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Author Topic: Nanospheres Home In On Cancer  (Read 758 times)


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Nanospheres Home In On Cancer
« on: June 21, 2007, 10:05:41 PM »

Ich glaub das alles nicht...

-------------------------------------------------------------------------- newsletter, 21 June 2007

Dear New Scientist Reader, welcome to the New Scientist newsletter, which this week reveals how nanospheres are seeking out and destroying tumours, how to make a backup of your immune system, and why astronomers think quark stars could reveal a fifth dimension...
Nanospheres Home In On Cancer
Gold-coated glass "nanoshells" can reveal the location of tumours and then destroy them minutes later in a burst of heat, according to new research.  When injected into the bloodstream, the particles accumulate at the site of a tumour. The tumour sites can then be identified using low-power infrared light, and destroyed by applying a high-power infrared laser...

Exclusive global warming poll: The buck stops here
If our planet is to avoid the worst effects of climate change, the biggest polluter - the US - must be part of the solution. But how do the options play with ordinary Americans?


Create a back-up copy of your immune system
Storing a sample of white blood cells from a young age might offer a way of restoring immune systems after future diseases

US vaccines on trial over autism
A question mark hangs over the credentials of experts advising parents in the latest autism court case

Astronomers look to quark stars for a fifth dimension
If the universe has extra-spatial dimensions in parallel to the 3D we are used to, they might be seen in areas of extreme gravity around dense stars

Could gene therapy help alcoholics stay on the wagon?
Disrupting an enzyme involved in alcohol metabolism could help people quit drinking

Allergy alert over slippery chemical
A chemical used in non-stick surfaces could make people more susceptible to allergies

China contemplates restarting tiger trade
Despite its endangered status, the Chinese government says not using the big cat's body parts for traditional medicine is "a waste"

Males meddle with their twin sisters' love lives
Sharing the womb with a male twin decreases a girl's likelihood of later having children by 25%

Astronomers pin down mass of former 'tenth planet'
By observing the orbit of its tiny moon, astronomers have calculated the mass of the icy world Eris - it is 27% heftier than Pluto

Power-generating buoys shelter in the deep
A new kind of wave-power generator will be sited 50 metres below the surface to avoid the damaging effects of storms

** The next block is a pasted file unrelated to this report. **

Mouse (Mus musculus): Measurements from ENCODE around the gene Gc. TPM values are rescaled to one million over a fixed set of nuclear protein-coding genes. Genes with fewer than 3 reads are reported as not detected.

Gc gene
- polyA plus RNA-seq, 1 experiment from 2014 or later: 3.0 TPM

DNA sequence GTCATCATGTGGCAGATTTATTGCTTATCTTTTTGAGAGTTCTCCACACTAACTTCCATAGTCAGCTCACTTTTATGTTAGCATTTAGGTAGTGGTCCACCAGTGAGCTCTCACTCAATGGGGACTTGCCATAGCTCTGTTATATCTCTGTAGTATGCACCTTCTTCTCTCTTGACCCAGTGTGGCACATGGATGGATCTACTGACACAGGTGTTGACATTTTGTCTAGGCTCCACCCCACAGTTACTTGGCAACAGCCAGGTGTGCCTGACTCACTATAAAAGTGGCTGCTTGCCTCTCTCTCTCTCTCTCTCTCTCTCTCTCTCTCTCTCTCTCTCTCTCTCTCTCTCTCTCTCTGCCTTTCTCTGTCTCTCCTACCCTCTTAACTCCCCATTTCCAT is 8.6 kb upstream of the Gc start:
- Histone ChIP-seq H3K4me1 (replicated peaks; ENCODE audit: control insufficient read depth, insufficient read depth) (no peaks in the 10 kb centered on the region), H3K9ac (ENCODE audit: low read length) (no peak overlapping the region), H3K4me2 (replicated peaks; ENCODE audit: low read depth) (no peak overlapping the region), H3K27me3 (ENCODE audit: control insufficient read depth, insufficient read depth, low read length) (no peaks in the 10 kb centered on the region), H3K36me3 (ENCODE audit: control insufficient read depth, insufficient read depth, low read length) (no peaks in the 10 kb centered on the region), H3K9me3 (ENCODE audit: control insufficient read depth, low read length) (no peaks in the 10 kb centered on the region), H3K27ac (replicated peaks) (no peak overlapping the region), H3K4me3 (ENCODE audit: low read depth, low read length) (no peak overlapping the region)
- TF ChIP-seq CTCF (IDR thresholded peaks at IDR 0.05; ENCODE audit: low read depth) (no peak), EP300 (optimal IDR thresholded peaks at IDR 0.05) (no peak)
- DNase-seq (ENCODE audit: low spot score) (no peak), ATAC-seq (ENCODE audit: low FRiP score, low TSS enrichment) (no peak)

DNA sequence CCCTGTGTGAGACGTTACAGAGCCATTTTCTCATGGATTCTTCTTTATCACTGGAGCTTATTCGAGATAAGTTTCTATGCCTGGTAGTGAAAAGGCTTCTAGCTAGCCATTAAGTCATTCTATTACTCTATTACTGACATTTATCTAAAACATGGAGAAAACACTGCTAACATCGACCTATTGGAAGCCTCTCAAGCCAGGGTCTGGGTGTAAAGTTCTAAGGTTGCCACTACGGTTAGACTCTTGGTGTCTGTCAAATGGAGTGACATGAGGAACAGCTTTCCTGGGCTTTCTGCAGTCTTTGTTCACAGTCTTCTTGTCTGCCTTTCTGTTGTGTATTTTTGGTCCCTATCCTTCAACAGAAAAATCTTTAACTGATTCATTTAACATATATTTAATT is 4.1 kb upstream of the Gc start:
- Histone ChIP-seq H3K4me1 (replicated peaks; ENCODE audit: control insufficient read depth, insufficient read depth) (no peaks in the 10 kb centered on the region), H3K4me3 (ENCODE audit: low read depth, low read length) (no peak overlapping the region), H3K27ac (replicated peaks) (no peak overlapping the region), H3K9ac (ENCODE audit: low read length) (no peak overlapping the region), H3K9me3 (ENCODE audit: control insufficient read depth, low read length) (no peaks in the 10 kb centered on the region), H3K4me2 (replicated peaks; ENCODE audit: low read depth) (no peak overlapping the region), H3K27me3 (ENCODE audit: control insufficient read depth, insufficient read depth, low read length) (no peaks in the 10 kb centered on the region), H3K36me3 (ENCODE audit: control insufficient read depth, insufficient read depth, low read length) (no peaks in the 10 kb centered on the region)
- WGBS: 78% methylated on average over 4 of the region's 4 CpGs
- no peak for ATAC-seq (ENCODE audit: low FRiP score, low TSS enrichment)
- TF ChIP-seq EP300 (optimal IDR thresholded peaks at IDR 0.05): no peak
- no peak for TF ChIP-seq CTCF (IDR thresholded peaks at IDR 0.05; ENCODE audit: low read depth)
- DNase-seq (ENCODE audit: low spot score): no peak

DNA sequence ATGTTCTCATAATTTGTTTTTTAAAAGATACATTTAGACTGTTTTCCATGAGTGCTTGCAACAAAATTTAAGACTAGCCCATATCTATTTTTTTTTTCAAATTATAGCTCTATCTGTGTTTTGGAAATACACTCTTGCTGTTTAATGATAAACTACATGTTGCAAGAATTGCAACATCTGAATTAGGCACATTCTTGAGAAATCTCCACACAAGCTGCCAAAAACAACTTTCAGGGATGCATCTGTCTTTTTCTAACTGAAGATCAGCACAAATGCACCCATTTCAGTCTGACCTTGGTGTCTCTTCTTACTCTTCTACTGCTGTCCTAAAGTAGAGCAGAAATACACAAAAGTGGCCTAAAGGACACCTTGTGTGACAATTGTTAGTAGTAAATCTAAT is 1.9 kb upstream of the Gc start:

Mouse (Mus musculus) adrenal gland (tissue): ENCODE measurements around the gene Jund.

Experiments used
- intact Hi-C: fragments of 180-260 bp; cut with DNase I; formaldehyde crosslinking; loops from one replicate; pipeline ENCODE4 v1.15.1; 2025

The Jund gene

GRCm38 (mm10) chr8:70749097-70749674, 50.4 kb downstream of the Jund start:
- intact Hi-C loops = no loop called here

Atom trap is a step towards a quantum computer
A device that can hold hundreds of atoms in a 3D array, and image each one individually, has been developed by scientists in the US

Laughter improves breast milk's health effect
Babies with eczema that were breast fed hours after the mothers were laughing had milder allergy symptoms

Invention: Superconducting ships
The week's batch of patent applications includes superconducting ship motors, an audio sweet-spot that follows listeners around, and an easy-to-use child-seat for cars

This week's Feedback reveals the teddy bear that neutralises electrical smog, a strange ingredients list for bottled water, and how to get inspiration if you're stuck for a new trade name...



Space blog: Animation shows waters rising behind huge dam
Satellite images show China's controversial dam changing the landscape

Environment blog: Fred's footprint
Fred Pearce traces his kitchen cabinets back to illegally logged Asian rainforest

Short Sharp Science blog: The chewing stage
Pureed baby foods are condemned by childcare expert

Tech blog: Video interview - 3D printing for all (Video available)
A cheap 3D printer could kickstart a revolution in home fabrication


To subscribe to New Scientist magazine go to:



The second quantum revolution *
To track down a theory of everything, we might have to accept that the universe only exists when we're looking at it

The scheming minds of crows *
Spying and stealing are all in a day's work for some members of the family. Could that explain why they are so clever?

Nanobacteria: the Medusa strain *
An unknown life form is hardening your arteries and turning your kidneys to stone - if it exists at all

The fight to save Earth's rocks *
Everyone knows it's important to protect wildlife, but can't rocks look after themselves?



Pilots "poisoned" by dirty cabin air

Teams argue over particle scoop

MIT accused of race bias

FDA refuses to approve weight-loss treatment

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